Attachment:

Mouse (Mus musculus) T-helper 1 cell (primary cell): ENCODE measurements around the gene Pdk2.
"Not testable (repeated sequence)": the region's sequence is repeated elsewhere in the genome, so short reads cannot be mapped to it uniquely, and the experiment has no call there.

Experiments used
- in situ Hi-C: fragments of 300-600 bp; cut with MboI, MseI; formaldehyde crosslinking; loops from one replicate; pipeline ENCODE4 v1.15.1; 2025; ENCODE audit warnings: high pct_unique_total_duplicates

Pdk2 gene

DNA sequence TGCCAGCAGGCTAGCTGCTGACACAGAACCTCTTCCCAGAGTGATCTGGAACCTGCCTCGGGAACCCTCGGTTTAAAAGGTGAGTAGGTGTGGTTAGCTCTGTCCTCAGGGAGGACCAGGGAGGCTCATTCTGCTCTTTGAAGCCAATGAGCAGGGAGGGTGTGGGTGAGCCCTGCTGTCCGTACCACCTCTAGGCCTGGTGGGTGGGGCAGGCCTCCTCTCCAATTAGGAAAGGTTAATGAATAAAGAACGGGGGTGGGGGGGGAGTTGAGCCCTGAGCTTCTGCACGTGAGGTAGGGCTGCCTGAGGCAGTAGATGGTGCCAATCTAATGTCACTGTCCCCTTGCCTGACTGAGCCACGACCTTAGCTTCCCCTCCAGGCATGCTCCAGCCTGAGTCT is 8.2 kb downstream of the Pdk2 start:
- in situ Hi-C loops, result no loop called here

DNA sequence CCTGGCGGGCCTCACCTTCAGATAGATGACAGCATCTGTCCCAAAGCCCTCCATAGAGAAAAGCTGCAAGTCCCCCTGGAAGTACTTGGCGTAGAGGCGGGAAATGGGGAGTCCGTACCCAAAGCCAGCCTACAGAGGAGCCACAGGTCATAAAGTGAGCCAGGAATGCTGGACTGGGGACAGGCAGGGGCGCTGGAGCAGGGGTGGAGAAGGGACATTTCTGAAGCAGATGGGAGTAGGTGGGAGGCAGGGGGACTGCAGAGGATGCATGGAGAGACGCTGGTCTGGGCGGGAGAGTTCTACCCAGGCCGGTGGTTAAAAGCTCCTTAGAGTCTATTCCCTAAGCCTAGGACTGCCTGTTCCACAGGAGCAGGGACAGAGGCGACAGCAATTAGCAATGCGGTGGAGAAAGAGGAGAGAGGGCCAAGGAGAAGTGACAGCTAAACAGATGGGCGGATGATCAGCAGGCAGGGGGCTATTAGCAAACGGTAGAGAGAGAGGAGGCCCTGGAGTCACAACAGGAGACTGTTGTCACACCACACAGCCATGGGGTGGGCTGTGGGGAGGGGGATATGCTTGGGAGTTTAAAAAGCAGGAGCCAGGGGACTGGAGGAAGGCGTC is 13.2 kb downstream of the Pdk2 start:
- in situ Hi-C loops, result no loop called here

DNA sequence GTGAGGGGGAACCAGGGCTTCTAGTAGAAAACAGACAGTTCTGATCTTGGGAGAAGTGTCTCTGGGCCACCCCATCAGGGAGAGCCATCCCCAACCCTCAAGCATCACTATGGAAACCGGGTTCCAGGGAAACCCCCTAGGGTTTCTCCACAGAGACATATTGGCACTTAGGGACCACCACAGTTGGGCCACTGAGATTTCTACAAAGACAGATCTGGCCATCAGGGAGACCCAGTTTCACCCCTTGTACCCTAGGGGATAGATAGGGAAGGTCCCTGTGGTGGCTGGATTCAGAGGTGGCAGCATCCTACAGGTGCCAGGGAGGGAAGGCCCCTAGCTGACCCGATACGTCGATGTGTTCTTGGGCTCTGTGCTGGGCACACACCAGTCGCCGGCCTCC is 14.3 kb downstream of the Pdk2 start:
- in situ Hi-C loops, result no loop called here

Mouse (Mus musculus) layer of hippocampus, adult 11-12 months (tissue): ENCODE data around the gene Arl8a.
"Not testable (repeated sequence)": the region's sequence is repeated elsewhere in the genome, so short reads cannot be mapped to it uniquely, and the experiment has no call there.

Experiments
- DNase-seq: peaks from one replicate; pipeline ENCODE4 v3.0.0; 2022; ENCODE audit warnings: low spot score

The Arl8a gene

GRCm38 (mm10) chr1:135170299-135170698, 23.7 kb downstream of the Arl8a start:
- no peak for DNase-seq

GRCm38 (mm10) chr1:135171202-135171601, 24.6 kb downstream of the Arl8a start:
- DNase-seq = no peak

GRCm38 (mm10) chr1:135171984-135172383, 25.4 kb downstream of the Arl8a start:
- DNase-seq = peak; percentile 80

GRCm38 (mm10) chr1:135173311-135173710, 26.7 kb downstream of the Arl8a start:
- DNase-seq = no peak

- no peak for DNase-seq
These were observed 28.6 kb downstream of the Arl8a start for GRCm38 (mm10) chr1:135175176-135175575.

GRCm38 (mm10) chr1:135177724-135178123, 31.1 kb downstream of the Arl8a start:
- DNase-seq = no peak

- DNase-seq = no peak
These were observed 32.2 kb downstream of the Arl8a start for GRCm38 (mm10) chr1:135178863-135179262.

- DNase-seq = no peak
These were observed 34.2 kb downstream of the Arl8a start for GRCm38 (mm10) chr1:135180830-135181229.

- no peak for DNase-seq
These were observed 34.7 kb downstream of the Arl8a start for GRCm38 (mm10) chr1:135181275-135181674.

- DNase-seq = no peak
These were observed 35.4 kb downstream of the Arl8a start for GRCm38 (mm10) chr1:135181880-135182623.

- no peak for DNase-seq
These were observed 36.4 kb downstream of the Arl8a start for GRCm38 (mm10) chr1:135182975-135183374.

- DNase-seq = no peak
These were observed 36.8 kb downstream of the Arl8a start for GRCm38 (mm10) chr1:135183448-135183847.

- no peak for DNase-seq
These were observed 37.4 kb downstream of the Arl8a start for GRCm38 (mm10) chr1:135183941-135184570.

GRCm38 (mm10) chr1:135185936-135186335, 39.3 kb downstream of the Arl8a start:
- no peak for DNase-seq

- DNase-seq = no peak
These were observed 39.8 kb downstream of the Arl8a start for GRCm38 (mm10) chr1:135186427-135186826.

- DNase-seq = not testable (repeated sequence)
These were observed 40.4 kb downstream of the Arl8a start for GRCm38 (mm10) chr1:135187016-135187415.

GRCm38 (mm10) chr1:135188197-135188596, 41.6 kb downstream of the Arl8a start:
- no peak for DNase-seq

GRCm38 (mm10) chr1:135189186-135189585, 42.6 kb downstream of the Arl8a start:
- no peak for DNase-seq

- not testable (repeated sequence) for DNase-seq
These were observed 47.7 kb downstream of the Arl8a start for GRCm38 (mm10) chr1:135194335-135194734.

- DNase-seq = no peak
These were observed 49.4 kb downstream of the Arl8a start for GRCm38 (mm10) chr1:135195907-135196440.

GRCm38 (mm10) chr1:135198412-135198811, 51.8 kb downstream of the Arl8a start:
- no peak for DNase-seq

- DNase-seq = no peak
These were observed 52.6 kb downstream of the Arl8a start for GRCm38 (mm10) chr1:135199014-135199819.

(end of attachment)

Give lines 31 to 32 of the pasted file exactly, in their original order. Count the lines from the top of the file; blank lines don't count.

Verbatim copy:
- DNase-seq = no peak
These were observed 34.2 kb downstream of the Arl8a start for GRCm38 (mm10) chr1:135180830-135181229.